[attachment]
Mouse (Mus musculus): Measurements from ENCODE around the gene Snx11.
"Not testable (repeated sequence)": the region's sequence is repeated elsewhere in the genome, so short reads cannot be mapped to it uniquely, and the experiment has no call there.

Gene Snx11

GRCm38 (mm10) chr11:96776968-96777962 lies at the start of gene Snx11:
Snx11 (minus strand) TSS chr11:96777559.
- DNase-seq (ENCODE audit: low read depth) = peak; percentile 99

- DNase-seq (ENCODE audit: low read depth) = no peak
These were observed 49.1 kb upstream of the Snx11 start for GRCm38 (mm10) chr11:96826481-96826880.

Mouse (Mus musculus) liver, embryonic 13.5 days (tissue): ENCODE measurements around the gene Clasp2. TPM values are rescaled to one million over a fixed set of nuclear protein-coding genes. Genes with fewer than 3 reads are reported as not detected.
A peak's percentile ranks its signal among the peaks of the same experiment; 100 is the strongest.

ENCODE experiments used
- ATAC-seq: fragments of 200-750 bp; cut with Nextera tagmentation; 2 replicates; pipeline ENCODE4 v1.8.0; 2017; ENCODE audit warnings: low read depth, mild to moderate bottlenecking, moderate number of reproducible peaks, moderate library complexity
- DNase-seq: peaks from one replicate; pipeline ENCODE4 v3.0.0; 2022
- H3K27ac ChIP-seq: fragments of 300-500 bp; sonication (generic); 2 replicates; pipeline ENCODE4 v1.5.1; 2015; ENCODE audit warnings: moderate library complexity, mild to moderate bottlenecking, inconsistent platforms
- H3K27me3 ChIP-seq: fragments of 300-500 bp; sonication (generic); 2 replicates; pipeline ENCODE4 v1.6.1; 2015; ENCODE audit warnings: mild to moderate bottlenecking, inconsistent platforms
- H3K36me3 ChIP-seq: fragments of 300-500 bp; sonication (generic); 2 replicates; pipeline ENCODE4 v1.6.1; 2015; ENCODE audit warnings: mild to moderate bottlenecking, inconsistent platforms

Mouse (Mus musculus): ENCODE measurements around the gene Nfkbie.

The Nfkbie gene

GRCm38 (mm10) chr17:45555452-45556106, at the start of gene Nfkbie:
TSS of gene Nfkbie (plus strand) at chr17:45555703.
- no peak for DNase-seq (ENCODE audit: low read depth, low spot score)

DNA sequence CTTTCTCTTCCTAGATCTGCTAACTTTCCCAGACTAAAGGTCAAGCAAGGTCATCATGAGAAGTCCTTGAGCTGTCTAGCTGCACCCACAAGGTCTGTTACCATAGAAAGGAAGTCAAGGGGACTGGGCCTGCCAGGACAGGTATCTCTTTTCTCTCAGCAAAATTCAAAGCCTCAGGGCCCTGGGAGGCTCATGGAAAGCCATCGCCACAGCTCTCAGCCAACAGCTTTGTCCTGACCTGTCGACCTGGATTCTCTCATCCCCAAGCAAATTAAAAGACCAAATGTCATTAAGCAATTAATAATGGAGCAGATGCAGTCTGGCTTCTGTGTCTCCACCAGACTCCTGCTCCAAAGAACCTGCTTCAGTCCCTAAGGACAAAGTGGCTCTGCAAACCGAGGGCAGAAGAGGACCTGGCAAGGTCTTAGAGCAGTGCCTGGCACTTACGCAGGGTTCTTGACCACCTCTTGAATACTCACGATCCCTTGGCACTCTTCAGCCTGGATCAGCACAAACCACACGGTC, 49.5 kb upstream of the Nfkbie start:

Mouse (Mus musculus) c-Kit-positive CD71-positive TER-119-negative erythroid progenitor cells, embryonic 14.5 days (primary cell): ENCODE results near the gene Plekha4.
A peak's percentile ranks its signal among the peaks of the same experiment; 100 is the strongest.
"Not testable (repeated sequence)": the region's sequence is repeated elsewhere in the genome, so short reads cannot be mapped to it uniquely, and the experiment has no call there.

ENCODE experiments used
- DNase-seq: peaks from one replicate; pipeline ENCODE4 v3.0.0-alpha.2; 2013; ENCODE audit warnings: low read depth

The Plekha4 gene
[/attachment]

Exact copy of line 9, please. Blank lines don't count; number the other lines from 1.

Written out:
Mouse (Mus musculus) liver, embryonic 13.5 days (tissue): ENCODE measurements around the gene Clasp2. TPM values are rescaled to one million over a fixed set of nuclear protein-coding genes. Genes with fewer than 3 reads are reported as not detected.